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Emerging markets spur captives growth: Report

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The use of captive insurers is likely to grow as investment in emerging European markets and in Asia increases, according to experts from Aon Captive Services Group, a unit of Aon Corp.

In particular, growth in captives is likely to stem from the expansion of European corporations into emerging markets such as Russia and other countries in Eastern Europe, as well as from an increase in European and U.S. companies developing business in Asia.

Aon last week published research into captive use among the Global 500 group of companies--the world's 500 largest companies based on revenue.

The study found that three-quarters of the Global 500 companies currently operate captives, but that there is still scope for greater captive use.

Among studied companies in Europe--where the concept of captive use is well established--78% have a captive.

However, there is "relatively low takeup" of the captive concept in Italy and Germany, noted Andrew Tunnicliffe, managing director in Aon's IRMG unit.

In Germany, just 66% of large corporations have a captive, according to the research, which is due in part to the historically close relationship between companies and their insurers, said Mr. Tunnicliffe.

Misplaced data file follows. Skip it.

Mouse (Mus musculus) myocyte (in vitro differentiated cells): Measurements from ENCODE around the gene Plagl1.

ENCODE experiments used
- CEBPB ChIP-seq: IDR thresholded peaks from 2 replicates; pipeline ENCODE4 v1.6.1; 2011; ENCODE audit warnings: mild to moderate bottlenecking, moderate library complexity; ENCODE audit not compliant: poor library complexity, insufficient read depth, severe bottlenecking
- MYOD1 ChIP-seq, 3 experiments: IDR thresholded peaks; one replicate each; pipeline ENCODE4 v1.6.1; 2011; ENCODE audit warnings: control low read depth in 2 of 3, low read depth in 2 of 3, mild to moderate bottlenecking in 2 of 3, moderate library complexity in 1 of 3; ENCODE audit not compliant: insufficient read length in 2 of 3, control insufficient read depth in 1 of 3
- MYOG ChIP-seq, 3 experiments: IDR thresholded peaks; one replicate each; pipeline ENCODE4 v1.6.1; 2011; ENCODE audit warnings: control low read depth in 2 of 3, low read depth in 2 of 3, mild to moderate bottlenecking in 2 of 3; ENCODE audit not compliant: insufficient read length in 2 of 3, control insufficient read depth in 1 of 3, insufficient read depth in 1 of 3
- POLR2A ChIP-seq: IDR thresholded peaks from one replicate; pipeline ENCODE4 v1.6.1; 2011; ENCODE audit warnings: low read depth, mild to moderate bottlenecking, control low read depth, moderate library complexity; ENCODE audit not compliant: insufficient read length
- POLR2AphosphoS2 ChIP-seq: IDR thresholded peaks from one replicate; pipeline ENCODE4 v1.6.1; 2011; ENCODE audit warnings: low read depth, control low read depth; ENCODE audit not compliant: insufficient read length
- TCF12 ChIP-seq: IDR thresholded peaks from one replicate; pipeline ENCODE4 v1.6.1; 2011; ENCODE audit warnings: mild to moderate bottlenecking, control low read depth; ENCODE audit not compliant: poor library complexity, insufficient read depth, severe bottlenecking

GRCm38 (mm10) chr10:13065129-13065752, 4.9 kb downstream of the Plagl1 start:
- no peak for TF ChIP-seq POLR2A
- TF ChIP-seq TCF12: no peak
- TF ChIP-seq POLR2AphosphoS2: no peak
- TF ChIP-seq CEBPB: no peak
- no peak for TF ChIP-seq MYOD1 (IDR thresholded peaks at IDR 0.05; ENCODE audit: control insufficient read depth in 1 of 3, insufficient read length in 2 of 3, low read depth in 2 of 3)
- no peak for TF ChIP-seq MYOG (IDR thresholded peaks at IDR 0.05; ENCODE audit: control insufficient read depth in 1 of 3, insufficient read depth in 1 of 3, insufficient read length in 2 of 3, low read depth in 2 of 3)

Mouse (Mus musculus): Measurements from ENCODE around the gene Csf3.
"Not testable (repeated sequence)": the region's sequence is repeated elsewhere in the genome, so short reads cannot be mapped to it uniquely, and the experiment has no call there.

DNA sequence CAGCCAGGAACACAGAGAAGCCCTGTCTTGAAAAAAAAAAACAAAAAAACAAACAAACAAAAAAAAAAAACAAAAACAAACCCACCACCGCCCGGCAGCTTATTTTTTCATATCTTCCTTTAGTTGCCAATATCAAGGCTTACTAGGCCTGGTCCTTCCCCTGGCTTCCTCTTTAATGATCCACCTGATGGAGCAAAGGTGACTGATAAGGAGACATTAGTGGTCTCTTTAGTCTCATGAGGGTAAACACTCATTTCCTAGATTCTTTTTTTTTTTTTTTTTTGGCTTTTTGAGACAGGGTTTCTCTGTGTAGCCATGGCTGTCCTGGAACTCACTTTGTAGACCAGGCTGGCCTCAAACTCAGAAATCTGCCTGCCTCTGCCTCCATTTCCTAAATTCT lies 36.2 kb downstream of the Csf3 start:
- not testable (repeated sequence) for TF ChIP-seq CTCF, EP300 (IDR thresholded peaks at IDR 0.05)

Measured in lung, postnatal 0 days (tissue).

There is, however, growing interest among German companies in using captives, noted Stephen Cross, chief executive officer of ACSG, and Malta is a favored domicile among such companies because of its European Union member status, as well as its beneficial tax environment.

Asia is one area where Aon expects to see huge growth in captive usage, according to the experts.

At present, only 27% of the Asia-based members of the Global 500 have a captive, according to the research.

Much of the overseas investment going into growth areas, such as China, is in the form of joint ventures with local companies, said Mr. Cross.

European or American companies investing in such areas likely will want to apply the same standards of risk management and corporate governance to such ventures as to their wholly owned business, he said.

Aon would, in such cases, typically advise joint venture projects to set up captives separately to either of the partner's current captives, in order to keep that business separate, he said.

Copies of the report can be acquired by contacting Carrie Leach at carrie.leach